It can be said that the words “heaven” and “hell” are thrown around flippantly these days. It seems they have become part of our vernacular without much thought or concern about what they really mean.

The reality of heaven and hell is a hotly-debated topic spurring countless conversations, books, and sermons. It’s fashionable to have an opinion about the reality of heaven and hell, but what does the Bible really say? “Heaven and Hell: Are They Real?” discusses what Scripture really says about these mysterious places, giving you real, solid, reliable information. The book includes scripture quotes that capture the current interest in the reality of heaven and hell, while offering readings on heaven and hell. Also included are quotes and insights from trusted authors including Billy Graham, Randy Alcorn, C.S. Lewis, and more. For the curious reader looking for more information on heaven and hell, “Heaven and Hell: Are they Real?” is the perfect choice.

Wanda’s Thoughts:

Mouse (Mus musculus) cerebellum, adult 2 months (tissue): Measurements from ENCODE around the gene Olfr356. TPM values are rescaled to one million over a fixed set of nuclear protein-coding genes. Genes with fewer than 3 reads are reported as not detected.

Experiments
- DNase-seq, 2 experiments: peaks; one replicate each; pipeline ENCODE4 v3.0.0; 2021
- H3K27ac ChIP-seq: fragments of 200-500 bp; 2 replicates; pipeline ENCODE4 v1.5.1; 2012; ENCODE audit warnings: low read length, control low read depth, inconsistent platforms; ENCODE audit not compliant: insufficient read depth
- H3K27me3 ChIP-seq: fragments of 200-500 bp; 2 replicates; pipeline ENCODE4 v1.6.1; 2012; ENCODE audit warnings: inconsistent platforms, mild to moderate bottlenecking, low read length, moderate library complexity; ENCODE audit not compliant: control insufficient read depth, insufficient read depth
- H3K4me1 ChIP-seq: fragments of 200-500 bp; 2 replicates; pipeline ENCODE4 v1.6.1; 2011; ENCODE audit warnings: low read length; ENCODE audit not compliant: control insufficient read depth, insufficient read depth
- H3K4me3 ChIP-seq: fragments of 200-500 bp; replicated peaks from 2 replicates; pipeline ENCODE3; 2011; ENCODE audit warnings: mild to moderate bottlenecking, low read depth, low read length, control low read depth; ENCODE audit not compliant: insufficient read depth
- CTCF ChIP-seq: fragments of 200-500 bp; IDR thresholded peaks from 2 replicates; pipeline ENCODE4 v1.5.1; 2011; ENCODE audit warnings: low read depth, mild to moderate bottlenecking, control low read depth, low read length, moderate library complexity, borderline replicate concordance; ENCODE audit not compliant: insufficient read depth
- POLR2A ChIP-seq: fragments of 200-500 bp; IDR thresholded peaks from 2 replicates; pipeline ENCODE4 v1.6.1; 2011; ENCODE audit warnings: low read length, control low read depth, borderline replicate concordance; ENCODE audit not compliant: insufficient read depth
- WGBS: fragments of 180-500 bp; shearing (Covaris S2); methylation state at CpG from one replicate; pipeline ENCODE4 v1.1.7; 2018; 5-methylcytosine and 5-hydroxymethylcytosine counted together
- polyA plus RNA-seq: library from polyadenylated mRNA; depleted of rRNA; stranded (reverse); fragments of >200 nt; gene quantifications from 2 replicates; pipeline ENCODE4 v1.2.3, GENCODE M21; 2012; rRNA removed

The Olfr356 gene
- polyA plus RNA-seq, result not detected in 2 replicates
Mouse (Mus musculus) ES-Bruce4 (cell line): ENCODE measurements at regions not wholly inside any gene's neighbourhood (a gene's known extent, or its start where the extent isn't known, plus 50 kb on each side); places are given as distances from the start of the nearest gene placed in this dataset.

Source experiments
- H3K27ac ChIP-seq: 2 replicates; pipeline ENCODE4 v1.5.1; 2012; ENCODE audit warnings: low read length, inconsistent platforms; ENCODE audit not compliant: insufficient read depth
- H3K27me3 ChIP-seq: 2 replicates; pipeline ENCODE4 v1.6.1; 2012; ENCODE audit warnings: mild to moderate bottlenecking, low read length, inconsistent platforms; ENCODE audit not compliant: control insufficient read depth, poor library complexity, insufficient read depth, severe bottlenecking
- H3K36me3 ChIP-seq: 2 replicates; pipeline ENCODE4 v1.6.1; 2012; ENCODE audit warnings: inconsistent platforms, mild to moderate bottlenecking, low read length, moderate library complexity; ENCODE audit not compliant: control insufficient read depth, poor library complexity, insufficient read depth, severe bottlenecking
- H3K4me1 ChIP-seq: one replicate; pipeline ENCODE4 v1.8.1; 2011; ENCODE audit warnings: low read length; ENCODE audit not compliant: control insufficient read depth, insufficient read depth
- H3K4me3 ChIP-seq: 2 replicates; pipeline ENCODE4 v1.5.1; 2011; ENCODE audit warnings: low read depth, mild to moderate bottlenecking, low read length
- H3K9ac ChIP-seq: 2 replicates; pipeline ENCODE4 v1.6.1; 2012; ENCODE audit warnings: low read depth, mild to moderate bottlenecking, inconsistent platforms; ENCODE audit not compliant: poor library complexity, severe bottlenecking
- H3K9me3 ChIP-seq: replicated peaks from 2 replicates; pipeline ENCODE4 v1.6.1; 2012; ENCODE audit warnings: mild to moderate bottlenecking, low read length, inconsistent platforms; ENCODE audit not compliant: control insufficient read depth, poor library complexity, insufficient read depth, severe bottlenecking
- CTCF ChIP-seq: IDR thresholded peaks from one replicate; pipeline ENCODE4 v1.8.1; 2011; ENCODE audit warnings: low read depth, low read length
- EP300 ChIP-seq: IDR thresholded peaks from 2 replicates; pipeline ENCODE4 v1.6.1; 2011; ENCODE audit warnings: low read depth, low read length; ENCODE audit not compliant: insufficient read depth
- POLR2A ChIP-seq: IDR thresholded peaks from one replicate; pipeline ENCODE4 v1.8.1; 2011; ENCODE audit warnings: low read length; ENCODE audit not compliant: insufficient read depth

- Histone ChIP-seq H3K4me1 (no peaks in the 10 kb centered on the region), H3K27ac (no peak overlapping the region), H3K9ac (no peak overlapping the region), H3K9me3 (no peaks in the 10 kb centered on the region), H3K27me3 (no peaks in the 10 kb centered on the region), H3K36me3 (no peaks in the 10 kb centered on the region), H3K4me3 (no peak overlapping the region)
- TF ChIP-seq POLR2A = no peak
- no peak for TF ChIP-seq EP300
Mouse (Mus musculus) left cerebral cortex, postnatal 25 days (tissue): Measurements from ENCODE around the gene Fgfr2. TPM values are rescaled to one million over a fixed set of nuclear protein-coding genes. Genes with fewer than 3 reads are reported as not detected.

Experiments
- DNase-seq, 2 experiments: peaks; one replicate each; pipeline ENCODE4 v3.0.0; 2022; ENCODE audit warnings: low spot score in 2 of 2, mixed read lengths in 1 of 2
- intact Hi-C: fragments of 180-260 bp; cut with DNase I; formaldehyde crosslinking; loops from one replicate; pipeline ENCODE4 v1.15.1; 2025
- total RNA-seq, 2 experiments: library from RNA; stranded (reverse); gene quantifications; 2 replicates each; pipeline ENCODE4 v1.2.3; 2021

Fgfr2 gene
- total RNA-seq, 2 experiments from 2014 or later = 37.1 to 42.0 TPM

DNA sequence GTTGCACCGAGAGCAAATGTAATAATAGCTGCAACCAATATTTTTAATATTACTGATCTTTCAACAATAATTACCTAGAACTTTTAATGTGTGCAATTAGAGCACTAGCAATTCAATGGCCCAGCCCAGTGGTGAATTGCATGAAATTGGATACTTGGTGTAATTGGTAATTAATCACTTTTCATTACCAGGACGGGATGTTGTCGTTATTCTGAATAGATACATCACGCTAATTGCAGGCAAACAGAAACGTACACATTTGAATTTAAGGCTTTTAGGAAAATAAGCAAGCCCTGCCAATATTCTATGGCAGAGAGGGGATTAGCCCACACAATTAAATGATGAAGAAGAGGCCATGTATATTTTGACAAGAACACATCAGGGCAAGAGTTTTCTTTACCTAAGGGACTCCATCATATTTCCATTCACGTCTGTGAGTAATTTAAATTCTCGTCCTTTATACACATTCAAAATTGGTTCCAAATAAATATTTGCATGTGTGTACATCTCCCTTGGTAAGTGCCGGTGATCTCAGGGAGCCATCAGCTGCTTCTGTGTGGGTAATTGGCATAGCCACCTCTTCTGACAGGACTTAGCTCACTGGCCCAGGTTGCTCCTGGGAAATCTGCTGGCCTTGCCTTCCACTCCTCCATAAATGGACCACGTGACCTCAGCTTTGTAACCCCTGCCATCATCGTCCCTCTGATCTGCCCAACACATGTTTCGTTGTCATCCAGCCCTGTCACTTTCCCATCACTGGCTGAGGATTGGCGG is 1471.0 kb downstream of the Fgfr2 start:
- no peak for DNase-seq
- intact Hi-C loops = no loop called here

Heaven and Hell: Are They Real? – A thought provoking book written in a clear and simple way, while providing answers to questions for us to ponder. It certainly captured my attention, and had me wanting to read more.

Part 1 – Heaven
Will heaven be boring? – When we experience the fulfillment of heaven and see God as he truly is, it will be an endless reservoir of fascination – the greatest fun-filled adventure we’ve ever known.

Will we have physical bodies in heaven? – We will never be all that God intended until out body and spirit are joined in resurrection – a new creation of the perfected body and perfected soul.

Will we be busy in heaven? – We will find deep satisfaction in serving God. The more we know him, the more there will be to know. Our activities in heaven will be enjoyable and fulfilling as we enjoy God and he enjoys us. We will learn, grow, and develop, and it will be an exhilarating experience that will never come to an end.

Will there be animals in heaven? – There doesn’t seem to be a conclusive answer to this question – I can only hope so.